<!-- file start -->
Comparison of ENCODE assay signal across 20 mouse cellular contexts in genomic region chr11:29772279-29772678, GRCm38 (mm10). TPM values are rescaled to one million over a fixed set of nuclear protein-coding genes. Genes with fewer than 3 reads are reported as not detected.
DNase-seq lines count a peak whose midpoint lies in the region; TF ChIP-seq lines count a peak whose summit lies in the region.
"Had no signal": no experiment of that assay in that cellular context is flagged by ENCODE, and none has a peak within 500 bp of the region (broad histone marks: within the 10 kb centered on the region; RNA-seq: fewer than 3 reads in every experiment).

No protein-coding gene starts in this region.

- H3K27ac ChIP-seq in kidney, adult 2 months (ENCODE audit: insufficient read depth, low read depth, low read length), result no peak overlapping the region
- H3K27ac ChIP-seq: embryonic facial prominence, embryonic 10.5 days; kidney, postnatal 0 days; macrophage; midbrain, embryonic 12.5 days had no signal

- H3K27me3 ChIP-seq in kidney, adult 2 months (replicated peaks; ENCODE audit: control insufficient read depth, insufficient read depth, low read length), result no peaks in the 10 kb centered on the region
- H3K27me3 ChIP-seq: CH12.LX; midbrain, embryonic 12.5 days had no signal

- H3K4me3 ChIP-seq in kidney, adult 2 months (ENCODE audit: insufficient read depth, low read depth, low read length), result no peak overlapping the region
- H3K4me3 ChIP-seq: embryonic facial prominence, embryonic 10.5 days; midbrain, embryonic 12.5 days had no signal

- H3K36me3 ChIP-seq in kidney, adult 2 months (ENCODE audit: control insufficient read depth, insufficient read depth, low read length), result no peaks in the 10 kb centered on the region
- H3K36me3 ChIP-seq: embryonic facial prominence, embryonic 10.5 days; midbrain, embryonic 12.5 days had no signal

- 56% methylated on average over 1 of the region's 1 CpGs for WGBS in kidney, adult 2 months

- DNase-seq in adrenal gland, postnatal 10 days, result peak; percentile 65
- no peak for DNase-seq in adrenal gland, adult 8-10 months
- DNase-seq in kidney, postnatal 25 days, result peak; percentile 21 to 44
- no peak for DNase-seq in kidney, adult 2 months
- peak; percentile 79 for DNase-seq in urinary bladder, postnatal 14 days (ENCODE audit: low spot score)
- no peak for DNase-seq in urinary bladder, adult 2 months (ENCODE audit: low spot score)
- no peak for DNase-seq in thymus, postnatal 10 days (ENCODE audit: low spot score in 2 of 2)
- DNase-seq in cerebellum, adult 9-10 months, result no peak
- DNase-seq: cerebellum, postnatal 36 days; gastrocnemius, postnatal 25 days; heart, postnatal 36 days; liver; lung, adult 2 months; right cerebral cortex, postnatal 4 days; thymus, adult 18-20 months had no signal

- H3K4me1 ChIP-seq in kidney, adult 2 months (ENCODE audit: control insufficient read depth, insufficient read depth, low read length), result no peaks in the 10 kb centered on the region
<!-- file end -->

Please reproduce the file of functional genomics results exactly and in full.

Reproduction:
Comparison of ENCODE assay signal across 20 mouse cellular contexts in genomic region chr11:29772279-29772678, GRCm38 (mm10). TPM values are rescaled to one million over a fixed set of nuclear protein-coding genes. Genes with fewer than 3 reads are reported as not detected.
DNase-seq lines count a peak whose midpoint lies in the region; TF ChIP-seq lines count a peak whose summit lies in the region.
"Had no signal": no experiment of that assay in that cellular context is flagged by ENCODE, and none has a peak within 500 bp of the region (broad histone marks: within the 10 kb centered on the region; RNA-seq: fewer than 3 reads in every experiment).

No protein-coding gene starts in this region.

- H3K27ac ChIP-seq in kidney, adult 2 months (ENCODE audit: insufficient read depth, low read depth, low read length), result no peak overlapping the region
- H3K27ac ChIP-seq: embryonic facial prominence, embryonic 10.5 days; kidney, postnatal 0 days; macrophage; midbrain, embryonic 12.5 days had no signal

- H3K27me3 ChIP-seq in kidney, adult 2 months (replicated peaks; ENCODE audit: control insufficient read depth, insufficient read depth, low read length), result no peaks in the 10 kb centered on the region
- H3K27me3 ChIP-seq: CH12.LX; midbrain, embryonic 12.5 days had no signal

- H3K4me3 ChIP-seq in kidney, adult 2 months (ENCODE audit: insufficient read depth, low read depth, low read length), result no peak overlapping the region
- H3K4me3 ChIP-seq: embryonic facial prominence, embryonic 10.5 days; midbrain, embryonic 12.5 days had no signal

- H3K36me3 ChIP-seq in kidney, adult 2 months (ENCODE audit: control insufficient read depth, insufficient read depth, low read length), result no peaks in the 10 kb centered on the region
- H3K36me3 ChIP-seq: embryonic facial prominence, embryonic 10.5 days; midbrain, embryonic 12.5 days had no signal

- 56% methylated on average over 1 of the region's 1 CpGs for WGBS in kidney, adult 2 months

- DNase-seq in adrenal gland, postnatal 10 days, result peak; percentile 65
- no peak for DNase-seq in adrenal gland, adult 8-10 months
- DNase-seq in kidney, postnatal 25 days, result peak; percentile 21 to 44
- no peak for DNase-seq in kidney, adult 2 months
- peak; percentile 79 for DNase-seq in urinary bladder, postnatal 14 days (ENCODE audit: low spot score)
- no peak for DNase-seq in urinary bladder, adult 2 months (ENCODE audit: low spot score)
- no peak for DNase-seq in thymus, postnatal 10 days (ENCODE audit: low spot score in 2 of 2)
- DNase-seq in cerebellum, adult 9-10 months, result no peak
- DNase-seq: cerebellum, postnatal 36 days; gastrocnemius, postnatal 25 days; heart, postnatal 36 days; liver; lung, adult 2 months; right cerebral cortex, postnatal 4 days; thymus, adult 18-20 months had no signal

- H3K4me1 ChIP-seq in kidney, adult 2 months (ENCODE audit: control insufficient read depth, insufficient read depth, low read length), result no peaks in the 10 kb centered on the region